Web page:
These include tensions around relationships between alcohol and driving, problem public drinking versus aspirations for civility, and fears around links between liquor outlets and violence.
For example, concerns about the proliferation of large format bottle shops and their links to domestic violence were central to Victoria’s Hunt Club case in 2013. Local council and community representatives wanted to restrict the proposal for a large-scale liquor store in Cranbourne expressing concern about the concentration of large corporate bottle shops in outer suburban areas, and their potential links to domestic violence.
Planners seek to regulate the harms associated with takeaway alcohol sales but ironically, the big, suburban, car-oriented and corporate bottle shops of today are themselves the products of planning requirements over the 20th century that emphasised separation from residential areas and the provision of car parking.
While temperance anxiety has often focused on closing or limiting hotels, takeaway alcohol now accounts for the majority (80%) of alcohol sold in Australia and private liquor consumption is more normalised.
Outlets no longer stock only the iconic chunky “flagon” and a small range of big brand beers of decades past.
Yet the ever-renewed focus of regulation and anxiety still exists.
Old wine in new bottles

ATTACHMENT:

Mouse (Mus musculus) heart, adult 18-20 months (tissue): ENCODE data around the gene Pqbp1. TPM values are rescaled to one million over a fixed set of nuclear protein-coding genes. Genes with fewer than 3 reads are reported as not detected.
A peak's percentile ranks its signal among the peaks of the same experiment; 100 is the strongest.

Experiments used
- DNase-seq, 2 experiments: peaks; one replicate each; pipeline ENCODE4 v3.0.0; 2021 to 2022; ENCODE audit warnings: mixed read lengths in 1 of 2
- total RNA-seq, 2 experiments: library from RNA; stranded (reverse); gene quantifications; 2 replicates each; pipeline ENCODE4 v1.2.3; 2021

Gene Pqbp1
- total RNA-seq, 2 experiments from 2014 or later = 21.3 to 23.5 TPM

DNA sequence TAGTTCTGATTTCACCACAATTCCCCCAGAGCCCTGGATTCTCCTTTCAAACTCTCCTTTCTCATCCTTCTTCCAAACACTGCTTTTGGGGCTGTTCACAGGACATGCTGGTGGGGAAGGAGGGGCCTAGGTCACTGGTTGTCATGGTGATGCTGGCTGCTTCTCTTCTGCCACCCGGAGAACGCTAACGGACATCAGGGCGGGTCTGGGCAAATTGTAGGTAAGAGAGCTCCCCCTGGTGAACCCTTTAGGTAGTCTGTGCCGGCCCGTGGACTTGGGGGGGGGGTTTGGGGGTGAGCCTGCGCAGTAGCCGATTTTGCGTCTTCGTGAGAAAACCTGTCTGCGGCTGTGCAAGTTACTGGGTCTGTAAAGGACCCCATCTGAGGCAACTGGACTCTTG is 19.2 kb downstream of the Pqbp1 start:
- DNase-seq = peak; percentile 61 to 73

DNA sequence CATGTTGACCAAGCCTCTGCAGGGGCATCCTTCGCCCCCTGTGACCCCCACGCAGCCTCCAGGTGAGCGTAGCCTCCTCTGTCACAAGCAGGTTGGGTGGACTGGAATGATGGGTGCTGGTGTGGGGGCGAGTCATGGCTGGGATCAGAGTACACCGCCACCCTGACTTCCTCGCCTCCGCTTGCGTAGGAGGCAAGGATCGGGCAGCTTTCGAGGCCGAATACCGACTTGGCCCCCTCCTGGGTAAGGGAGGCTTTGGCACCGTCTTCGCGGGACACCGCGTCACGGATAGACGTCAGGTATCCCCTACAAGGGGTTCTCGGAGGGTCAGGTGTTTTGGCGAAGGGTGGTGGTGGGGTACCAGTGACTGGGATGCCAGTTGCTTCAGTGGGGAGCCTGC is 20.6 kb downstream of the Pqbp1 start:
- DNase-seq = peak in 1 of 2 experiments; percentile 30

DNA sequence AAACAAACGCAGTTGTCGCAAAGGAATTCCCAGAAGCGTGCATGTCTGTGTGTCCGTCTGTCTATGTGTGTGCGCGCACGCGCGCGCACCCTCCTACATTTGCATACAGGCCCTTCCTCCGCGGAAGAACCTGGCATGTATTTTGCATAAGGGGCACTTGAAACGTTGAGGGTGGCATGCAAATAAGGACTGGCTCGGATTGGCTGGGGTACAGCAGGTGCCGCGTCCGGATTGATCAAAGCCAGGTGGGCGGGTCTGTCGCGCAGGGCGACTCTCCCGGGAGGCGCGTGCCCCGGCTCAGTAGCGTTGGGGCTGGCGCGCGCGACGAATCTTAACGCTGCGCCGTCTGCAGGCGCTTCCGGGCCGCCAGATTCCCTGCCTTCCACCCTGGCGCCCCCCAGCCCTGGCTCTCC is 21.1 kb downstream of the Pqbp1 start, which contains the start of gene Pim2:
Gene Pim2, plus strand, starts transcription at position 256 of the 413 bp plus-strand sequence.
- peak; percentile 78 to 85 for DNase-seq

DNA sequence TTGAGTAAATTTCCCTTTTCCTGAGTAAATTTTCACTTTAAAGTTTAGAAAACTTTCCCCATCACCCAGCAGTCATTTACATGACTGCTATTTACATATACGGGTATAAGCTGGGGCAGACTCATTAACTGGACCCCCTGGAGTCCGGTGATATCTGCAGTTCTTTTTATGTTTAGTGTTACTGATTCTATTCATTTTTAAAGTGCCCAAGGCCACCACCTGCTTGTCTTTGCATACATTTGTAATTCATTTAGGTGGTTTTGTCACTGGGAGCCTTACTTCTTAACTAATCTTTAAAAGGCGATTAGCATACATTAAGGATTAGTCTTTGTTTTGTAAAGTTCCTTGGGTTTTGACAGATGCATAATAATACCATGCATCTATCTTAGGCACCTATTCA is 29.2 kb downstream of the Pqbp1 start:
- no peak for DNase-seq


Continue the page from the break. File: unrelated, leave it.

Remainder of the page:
In the conditions placed on bottle shops there has always been a tension between social anxiety over the derelict “wino” (holder of paper bags, dweller on park benches) and our aspirations to civilised European drinking practices.
Bottle shops are sites closely shaped by regulations, in turn reflecting and reinforcing changing norms and fears about alcohol consumption.
In times of fear, they acquire extra layers of narrative-based controls – Sydney’s ‘lock out’ rules, for example, which limit packaged sales after 9pm due to concerns about violence – even if the effects are sometimes contrary to intentions.
As with swill pubs and the effects of early closing, bottle shops in Australia demonstrate the often-unanticipated effects of regulations.
Governments typically walk a fine line between the contradictions of profiting from, and attempting to control, alcohol. Liquor regulations too, are a blurry line between control and creating insider trade interests.